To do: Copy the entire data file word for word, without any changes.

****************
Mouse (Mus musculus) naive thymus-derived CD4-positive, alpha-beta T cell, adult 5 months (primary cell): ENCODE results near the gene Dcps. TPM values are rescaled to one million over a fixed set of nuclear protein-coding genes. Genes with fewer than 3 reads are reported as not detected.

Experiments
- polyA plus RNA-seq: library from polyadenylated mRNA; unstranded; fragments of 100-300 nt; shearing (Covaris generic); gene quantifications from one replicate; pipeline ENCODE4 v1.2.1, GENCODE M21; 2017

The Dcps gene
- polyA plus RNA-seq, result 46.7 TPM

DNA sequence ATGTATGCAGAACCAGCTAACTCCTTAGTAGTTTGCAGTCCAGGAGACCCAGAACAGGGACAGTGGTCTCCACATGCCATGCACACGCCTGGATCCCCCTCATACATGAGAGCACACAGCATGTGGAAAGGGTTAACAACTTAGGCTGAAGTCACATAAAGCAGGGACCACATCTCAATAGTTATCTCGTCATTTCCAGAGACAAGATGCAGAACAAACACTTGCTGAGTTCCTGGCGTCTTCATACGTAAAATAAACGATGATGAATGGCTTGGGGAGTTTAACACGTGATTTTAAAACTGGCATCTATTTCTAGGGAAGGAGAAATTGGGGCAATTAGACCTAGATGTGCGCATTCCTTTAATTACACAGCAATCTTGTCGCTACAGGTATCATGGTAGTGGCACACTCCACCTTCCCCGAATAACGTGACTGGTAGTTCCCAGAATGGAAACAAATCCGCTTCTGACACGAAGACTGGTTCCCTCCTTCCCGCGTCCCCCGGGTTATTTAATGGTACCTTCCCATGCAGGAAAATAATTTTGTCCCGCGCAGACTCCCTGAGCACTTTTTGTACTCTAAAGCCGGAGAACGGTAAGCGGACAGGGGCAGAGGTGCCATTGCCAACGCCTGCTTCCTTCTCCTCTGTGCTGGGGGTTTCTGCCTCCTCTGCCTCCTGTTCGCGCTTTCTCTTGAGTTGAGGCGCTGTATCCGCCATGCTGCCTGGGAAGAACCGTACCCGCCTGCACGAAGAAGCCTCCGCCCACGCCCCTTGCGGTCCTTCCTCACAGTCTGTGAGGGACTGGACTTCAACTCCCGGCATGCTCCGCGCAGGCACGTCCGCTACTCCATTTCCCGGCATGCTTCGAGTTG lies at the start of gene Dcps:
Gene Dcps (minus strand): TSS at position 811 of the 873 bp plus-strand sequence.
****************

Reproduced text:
Mouse (Mus musculus) naive thymus-derived CD4-positive, alpha-beta T cell, adult 5 months (primary cell): ENCODE results near the gene Dcps. TPM values are rescaled to one million over a fixed set of nuclear protein-coding genes. Genes with fewer than 3 reads are reported as not detected.

Experiments
- polyA plus RNA-seq: library from polyadenylated mRNA; unstranded; fragments of 100-300 nt; shearing (Covaris generic); gene quantifications from one replicate; pipeline ENCODE4 v1.2.1, GENCODE M21; 2017

The Dcps gene
- polyA plus RNA-seq, result 46.7 TPM

DNA sequence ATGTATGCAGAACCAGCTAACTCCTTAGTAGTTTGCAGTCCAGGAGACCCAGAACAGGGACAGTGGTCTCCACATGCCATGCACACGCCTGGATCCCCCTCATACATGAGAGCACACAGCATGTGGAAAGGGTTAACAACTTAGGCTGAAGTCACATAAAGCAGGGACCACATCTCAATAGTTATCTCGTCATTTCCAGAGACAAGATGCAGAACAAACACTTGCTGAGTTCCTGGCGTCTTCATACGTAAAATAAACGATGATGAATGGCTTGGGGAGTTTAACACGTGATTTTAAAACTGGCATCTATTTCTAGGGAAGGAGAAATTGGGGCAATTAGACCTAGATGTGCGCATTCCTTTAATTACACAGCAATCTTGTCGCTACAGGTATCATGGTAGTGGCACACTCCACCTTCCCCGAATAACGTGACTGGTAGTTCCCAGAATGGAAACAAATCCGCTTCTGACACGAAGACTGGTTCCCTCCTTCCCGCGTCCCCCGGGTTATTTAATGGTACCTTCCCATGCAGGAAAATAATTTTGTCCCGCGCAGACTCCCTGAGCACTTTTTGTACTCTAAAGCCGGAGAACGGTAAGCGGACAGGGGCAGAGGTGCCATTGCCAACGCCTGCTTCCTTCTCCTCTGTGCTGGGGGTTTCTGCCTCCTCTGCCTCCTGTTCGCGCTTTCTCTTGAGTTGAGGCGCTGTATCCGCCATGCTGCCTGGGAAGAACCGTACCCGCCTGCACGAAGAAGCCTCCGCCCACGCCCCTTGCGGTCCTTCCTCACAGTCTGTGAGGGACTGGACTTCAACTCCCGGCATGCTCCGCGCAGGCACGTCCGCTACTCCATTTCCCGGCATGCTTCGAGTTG lies at the start of gene Dcps:
Gene Dcps (minus strand): TSS at position 811 of the 873 bp plus-strand sequence.